Issued by NWS West Gulf RFC
AGUS74 KFWR 291627
NATIONAL WEATHER SERVICE...WEST GULF RFC...FORT WORTH TX
1126 AM CDT FRI APR 29 2016
VALID APRIL 29 THROUGH MAY 4
...AN ACTIVE WEATHER PATTERN WILL CONTINUE INTO EARLY NEXT WEEK
BEFORE A DRYING TREND BEGINS BY THE MIDDLE OF THE WEEK...
A series of weather producers will continue to affect the WGRFC area
through the weekend into the first part of next week. This will
result in a couple rounds of showers and thunderstorms, as well as
some periods of snowfall in the higher elevations of New Mexico and
The first system is located near the Four Corners region this
morning. This low is bringing precipitation to New Mexico and
Colorado which will eventually spread eastward. Further east, a
minor upper air disturbance ahead of this low is bringing showers and
thunderstorms across extreme north Texas and Oklahoma. The low near
the Four Corners will move across southern Colorado today, and as
this occurs the dryline will become active across central Texas.
Numerous showers and thunderstorms will develop across west Texas
this morning and will increase this afternoon over east Texas,
including the DFW metroplex. The upper level low will lift northeast
into Kansas by Saturday morning and most of the showers and
thunderstorms will move east of our region.
On Saturday, a cold front and dryline are forecast to move into
southeast Texas and will stall. This will result in additional
periods of scattered showers and thunderstorms with intermittent
heavy rainfall from roughly Houston and Lake Charles into southern
and central Louisiana. This system may hang around through Sunday
which would bring additional rainfall to the upper Texas Gulf coast
region. Meanwhile, a new low pressure system will be digging over
Arizona on Sunday morning. This low will spread additional
precipitation over New Mexico and Colorado, with showers and
thunderstorms spreading into west Texas Sunday afternoon into
The main system will begin to weaken and will shift east by Monday,
with some residual rainfall expected for the southeastern half of
Texas and western Louisiana Monday into Tuesday morning. Drier
conditions will finally return to the region later Tuesday into
Wednesday as a ridge of high pressure develops over the Rocky
For Today into Saturday morning, Mean Areal Precipitation (MAP)
amounts of 0.25 of an inch or more are forecast over central and
east Texas into western Louisiana, portions of southern Colorado,
and extreme northeast New Mexico. The heaviest rain, with MAP
amounts of 3.00 inches, are forecast for extreme east Texas and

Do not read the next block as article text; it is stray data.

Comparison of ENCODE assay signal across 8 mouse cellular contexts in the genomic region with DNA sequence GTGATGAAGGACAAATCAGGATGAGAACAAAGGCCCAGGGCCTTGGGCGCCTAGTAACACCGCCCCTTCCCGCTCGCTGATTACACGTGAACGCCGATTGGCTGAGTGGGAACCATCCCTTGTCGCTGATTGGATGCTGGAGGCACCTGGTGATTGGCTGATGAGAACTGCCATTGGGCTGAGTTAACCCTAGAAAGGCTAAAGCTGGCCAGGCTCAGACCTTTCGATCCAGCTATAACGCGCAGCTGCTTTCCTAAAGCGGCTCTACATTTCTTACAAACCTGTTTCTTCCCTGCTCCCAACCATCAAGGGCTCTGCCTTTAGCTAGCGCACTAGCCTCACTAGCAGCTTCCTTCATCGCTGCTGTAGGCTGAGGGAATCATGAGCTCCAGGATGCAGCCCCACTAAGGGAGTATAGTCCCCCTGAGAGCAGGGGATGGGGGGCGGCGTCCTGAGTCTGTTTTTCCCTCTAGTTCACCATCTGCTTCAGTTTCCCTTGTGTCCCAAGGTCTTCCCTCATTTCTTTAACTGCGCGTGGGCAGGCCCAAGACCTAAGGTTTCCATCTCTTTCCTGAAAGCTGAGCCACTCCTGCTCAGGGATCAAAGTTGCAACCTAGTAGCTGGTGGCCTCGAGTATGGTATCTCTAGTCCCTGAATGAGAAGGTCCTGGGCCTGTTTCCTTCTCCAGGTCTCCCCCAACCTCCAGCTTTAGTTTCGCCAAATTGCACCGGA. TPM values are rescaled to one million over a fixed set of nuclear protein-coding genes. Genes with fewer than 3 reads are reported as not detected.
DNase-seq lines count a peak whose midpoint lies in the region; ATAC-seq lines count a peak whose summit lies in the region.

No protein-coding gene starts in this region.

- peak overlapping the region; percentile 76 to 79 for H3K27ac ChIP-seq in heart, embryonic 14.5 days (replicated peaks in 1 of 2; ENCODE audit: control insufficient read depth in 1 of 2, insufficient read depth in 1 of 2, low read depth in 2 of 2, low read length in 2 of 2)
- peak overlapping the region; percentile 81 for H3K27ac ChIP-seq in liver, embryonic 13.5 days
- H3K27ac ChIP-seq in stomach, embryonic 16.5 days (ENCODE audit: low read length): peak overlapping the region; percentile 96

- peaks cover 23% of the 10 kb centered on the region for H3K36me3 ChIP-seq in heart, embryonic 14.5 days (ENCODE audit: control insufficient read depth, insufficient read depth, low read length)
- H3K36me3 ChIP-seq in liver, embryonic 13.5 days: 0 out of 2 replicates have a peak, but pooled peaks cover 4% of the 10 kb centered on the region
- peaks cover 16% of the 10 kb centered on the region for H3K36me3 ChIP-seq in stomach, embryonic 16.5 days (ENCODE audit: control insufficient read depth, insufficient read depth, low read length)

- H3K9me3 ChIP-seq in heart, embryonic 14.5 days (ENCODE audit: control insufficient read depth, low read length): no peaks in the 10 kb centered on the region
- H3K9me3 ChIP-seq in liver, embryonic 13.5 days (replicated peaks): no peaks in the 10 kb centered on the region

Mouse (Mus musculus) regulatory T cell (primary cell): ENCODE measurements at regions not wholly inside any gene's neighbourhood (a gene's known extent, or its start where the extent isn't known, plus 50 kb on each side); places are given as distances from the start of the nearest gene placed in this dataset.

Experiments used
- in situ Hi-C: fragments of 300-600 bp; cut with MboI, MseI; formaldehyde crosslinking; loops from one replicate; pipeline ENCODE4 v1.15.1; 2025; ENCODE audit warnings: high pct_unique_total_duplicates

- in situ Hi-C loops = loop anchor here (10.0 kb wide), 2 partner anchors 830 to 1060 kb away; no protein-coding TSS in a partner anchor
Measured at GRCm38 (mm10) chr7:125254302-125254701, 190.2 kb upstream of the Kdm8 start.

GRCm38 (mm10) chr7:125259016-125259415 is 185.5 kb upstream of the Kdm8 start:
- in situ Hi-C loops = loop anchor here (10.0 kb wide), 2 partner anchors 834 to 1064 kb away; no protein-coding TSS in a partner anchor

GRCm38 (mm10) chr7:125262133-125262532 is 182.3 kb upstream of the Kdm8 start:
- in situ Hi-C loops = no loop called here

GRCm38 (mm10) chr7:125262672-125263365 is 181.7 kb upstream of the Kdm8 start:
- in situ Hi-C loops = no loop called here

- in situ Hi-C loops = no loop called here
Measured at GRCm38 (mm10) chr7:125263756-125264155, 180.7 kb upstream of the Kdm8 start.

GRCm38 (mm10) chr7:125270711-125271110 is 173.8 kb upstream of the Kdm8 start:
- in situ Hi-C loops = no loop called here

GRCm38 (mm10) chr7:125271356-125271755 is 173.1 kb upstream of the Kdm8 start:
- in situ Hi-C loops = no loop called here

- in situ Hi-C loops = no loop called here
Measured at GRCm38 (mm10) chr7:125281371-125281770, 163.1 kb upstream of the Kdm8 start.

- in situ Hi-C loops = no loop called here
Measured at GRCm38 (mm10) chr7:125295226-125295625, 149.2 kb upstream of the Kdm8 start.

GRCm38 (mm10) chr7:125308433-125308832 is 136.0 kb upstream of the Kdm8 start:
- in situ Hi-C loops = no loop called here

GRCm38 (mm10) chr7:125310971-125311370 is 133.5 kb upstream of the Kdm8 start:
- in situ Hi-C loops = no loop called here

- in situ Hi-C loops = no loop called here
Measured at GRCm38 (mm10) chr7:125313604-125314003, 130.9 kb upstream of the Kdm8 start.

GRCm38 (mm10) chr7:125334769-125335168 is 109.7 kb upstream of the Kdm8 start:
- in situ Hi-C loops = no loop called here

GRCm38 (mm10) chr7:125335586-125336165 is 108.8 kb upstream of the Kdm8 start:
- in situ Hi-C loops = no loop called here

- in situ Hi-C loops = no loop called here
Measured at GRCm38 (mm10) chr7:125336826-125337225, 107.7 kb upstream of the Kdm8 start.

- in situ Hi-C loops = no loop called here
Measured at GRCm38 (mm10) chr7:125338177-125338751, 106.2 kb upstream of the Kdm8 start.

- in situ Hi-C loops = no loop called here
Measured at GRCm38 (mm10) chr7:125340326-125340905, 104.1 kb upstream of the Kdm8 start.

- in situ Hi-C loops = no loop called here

along the LA-TX-AR borders. MAP amounts of less than 0.25 of an
inch are forecast over the northeast two thirds of Texas, the
northern half of New Mexico and Colorado.
For Saturday into Sunday morning, MAP amounts of 0.25 of an inch or
more are forecast over the southeast third of Texas into Louisiana,
much of southern Colorado, and northern New Mexico. The heaviest
rain, with MAP amounts of 2.00 inches, are forecast for extreme
southeast Texas into southwest Louisiana. MAP amounts of less than
0.25 of an inch are forecast over the southeast half of Texas, the
northwestern half of New Mexico and most of Colorado.
For Sunday into Monday morning, MAP amounts of 0.25 of an inch or
more are forecast along and near the middle and upper Texas Gulf
coast, as well as over the western quarter of Texas into much of
southern Colorado and the northeastern half of New Mexico. The
heaviest rain, with MAP amounts of 1.50 inches, are forecast for
southwestern Texas northwest of Del Rio. MAP amounts of less than
0.25 of an inch are forecast over most of Texas and Louisiana, the
northeastern three quarters of New Mexico and Colorado.
For Monday into Wednesday morning, MAP amounts of 0.25 of an inch or
more are forecast over the southeast half of Texas, Louisiana, as
well as over a few spots over southern Colorado and northeastern New
Mexico. The heaviest rain, with MAP amounts of 2.00 inches, are
forecast for the upper Texas Gulf coastline. MAP amounts of 1.00
inch are forecast over southeast Texas into southern Louisiana. MAP
amounts of less than 0.25 of an inch are forecast over most of the
remaining portions of the WGRFC area.
Soil moisture has rebounded this week as an active weather pattern
continues to produce abundant rain. Soils have moistened across a